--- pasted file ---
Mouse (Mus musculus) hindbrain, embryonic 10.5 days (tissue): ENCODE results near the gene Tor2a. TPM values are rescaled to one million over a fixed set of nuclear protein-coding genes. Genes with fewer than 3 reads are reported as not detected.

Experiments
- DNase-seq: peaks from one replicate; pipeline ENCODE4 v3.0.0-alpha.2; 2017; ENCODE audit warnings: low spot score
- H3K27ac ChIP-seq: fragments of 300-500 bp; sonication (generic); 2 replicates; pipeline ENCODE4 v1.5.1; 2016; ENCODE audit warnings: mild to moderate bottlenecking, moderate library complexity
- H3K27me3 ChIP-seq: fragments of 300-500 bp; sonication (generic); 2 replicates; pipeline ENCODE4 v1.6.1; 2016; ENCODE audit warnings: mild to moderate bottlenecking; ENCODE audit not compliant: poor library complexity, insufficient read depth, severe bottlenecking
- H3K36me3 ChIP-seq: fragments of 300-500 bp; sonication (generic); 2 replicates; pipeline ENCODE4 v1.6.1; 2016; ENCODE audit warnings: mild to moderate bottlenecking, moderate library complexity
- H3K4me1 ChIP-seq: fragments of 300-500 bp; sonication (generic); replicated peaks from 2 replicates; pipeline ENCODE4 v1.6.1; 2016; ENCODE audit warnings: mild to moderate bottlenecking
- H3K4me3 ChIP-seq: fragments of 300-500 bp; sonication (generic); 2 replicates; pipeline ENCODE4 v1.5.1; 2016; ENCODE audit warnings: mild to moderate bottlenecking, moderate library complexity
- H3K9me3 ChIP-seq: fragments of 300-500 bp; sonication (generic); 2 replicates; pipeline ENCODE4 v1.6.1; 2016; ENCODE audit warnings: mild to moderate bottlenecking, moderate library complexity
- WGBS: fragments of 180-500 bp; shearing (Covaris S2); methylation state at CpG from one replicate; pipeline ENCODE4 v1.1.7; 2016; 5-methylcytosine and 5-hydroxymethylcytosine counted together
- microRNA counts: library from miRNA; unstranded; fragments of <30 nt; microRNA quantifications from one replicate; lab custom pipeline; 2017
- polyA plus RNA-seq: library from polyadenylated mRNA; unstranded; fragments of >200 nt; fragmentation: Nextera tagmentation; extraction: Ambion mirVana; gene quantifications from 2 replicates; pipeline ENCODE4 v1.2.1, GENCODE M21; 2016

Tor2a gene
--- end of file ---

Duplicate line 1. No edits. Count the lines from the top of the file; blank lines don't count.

Mouse (Mus musculus) hindbrain, embryonic 10.5 days (tissue): ENCODE results near the gene Tor2a. TPM values are rescaled to one million over a fixed set of nuclear protein-coding genes. Genes with fewer than 3 reads are reported as not detected.